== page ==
4. How to Incorporate Partners (Systems Strategy). Youth Transition as an Example of Interprofessional Team Building: As youth leave school, they face several transitions including school to work or postsecondary education, family home to community living, and child-oriented health care to adult care. The range of possible activities and supports required for successful transition requires collaboration and support from many adult-serving agencies and systems. Have you made transition planning a priority in your state or community? If so, do your transition planning strategies include interagency collaboration and/or interprofessional training? For suggestions on refining or updating state objectives and strategies, check out this report from the Center for Health Care Transition Improvement (GotTransition?). A tip sheet on transition coding and reimbursement is also available.
  5. How to Engage Your Communities. The Kansas Initiative for Developmental Ongoing Screening (KIDOS) provides guidance and resources to communities seeking to examine and improve developmental screening child find and referral systems. KIDOS recognizes that shared leadership does not occur spontaneously. Rather, it is an emergent process that can be fostered by intentional choices made by a team regarding how to communicate, resolve conflict, and make decisions. Consider the dynamics of your team in reference to these questions when you are working outside your group in the wider community. Discuss the questions as a group, identify areas in need of improvement, and discuss actions that might encourage progress in those areas. Periodically revisit these questions in order to assess your team's movement toward establishing shared leadership.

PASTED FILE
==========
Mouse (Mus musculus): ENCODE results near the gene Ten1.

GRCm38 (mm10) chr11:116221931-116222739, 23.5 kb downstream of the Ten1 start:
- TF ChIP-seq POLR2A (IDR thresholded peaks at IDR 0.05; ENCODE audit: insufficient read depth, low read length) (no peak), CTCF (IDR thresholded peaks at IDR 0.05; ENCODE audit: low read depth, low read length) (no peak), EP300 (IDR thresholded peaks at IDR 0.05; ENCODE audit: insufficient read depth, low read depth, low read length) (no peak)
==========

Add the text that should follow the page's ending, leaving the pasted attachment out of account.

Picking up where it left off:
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Comment on the Implementation Strategies...

Please share your thoughts on ways to implement this competency in your daily work by telling us how you plan to incorporate these strategies into your work, asking questions about how others actualize this competency, or suggesting new strategies focused on this competency.

Click for Discussion Form

If you can't see/access the form above, please email comments to mchnavigator@ncemch.org.


See What Others are Saying...

Tell us how you will use what you have learned:

  • "Thanks for including KIDOS as an example of how to implement teambuilding. We are quite proud of the program and are happy to see the resources spread."
  • "It's true that a good team makes all the difference when working with families. Just the ability to recognize the strengths on a team goes a long way into recognizing our strengths."
This project is supported by the Health Resources and Services Administration (HRSA) of the U.S. Department of Health and Human Services (HHS) under grant number UE8MC25742; MCH Navigator for $180,000/year. This information or content and conclusions are those of the author and should not be construed as the official position or policy of, nor should any endorsements be inferred by HRSA, HHS or the U.S. Government.